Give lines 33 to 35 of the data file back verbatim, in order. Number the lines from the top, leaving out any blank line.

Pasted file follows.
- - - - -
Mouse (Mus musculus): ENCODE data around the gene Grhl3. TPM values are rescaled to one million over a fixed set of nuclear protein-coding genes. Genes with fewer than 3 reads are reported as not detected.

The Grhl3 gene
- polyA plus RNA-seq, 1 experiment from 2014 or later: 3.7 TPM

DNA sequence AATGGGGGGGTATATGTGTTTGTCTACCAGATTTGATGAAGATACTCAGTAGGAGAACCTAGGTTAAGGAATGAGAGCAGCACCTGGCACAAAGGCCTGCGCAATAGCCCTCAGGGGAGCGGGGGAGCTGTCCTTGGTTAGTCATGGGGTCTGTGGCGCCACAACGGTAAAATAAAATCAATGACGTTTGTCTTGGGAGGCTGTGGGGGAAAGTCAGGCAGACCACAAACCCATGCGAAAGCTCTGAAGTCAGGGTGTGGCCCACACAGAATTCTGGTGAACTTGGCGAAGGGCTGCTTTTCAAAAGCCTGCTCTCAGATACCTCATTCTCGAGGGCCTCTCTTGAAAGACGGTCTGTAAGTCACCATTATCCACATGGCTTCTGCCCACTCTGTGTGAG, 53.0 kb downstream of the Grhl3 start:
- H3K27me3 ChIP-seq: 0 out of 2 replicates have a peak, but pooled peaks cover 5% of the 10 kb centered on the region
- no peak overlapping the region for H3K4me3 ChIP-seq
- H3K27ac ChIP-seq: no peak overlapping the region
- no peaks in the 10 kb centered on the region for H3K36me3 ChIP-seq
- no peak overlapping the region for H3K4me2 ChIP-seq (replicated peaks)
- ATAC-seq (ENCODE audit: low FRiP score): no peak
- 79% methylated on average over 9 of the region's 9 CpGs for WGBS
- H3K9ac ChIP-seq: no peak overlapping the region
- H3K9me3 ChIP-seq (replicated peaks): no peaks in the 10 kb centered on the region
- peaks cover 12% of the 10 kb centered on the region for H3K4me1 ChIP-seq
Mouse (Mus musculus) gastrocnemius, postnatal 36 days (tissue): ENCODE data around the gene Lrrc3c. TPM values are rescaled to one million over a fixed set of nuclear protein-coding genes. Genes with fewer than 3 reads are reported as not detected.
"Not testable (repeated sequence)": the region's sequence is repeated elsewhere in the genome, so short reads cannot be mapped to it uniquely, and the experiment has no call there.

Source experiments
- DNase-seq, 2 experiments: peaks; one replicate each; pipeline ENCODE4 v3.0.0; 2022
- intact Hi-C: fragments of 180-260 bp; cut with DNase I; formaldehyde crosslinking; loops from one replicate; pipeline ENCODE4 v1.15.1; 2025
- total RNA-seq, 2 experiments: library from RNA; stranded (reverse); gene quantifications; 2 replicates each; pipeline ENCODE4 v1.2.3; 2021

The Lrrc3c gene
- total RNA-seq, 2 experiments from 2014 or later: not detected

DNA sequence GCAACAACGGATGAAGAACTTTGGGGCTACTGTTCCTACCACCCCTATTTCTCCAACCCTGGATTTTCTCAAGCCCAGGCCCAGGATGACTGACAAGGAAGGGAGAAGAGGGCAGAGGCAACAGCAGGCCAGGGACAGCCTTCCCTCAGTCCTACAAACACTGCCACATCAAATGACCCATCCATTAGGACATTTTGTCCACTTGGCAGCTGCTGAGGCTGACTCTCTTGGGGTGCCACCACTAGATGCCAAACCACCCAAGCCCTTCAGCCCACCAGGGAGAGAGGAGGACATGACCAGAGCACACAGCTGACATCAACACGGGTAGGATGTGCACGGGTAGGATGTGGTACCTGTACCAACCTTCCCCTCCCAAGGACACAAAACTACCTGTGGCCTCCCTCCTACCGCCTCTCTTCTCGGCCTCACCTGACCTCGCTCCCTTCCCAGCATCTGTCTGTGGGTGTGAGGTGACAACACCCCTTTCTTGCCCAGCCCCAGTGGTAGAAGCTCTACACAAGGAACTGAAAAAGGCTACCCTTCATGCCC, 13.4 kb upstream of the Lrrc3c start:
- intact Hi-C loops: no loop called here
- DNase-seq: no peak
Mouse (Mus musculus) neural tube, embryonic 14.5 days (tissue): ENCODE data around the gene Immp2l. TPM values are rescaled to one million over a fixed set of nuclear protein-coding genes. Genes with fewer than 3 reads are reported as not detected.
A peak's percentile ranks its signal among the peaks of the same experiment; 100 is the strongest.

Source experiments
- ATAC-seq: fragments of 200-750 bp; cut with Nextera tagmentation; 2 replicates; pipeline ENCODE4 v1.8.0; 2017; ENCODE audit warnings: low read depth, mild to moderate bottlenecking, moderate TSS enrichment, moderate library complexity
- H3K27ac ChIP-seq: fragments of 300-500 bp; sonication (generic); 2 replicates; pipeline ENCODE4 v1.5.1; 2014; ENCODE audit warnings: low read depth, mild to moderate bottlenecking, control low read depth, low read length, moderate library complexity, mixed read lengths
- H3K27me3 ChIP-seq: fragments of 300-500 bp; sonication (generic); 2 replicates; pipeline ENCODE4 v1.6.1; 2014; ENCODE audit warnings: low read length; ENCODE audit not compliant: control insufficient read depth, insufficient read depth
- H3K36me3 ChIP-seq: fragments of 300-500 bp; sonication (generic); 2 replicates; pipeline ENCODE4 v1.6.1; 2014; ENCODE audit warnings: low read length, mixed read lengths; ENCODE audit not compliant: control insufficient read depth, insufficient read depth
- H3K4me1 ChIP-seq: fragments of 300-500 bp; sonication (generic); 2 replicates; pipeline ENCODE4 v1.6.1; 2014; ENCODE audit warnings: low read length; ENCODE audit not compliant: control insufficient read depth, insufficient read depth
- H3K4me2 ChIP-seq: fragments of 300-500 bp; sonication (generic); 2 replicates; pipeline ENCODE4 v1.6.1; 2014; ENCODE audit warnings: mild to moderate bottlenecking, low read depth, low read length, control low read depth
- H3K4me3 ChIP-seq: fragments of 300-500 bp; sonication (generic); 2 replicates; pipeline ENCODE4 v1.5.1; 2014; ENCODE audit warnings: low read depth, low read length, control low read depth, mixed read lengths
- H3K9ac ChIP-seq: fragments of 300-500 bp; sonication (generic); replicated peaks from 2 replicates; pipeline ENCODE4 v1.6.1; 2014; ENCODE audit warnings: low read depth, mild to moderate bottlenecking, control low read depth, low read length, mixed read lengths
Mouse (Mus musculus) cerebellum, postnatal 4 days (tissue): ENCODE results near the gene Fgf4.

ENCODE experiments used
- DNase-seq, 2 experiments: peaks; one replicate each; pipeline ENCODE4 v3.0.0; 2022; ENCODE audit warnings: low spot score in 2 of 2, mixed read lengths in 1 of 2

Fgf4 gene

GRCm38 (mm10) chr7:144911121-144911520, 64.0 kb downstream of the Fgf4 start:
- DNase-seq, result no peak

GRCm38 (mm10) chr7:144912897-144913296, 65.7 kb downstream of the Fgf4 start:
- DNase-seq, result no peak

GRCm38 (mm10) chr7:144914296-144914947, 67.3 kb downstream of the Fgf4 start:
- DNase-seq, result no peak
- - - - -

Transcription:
- H3K4me1 ChIP-seq: fragments of 300-500 bp; sonication (generic); 2 replicates; pipeline ENCODE4 v1.6.1; 2014; ENCODE audit warnings: low read length; ENCODE audit not compliant: control insufficient read depth, insufficient read depth
- H3K4me2 ChIP-seq: fragments of 300-500 bp; sonication (generic); 2 replicates; pipeline ENCODE4 v1.6.1; 2014; ENCODE audit warnings: mild to moderate bottlenecking, low read depth, low read length, control low read depth
- H3K4me3 ChIP-seq: fragments of 300-500 bp; sonication (generic); 2 replicates; pipeline ENCODE4 v1.5.1; 2014; ENCODE audit warnings: low read depth, low read length, control low read depth, mixed read lengths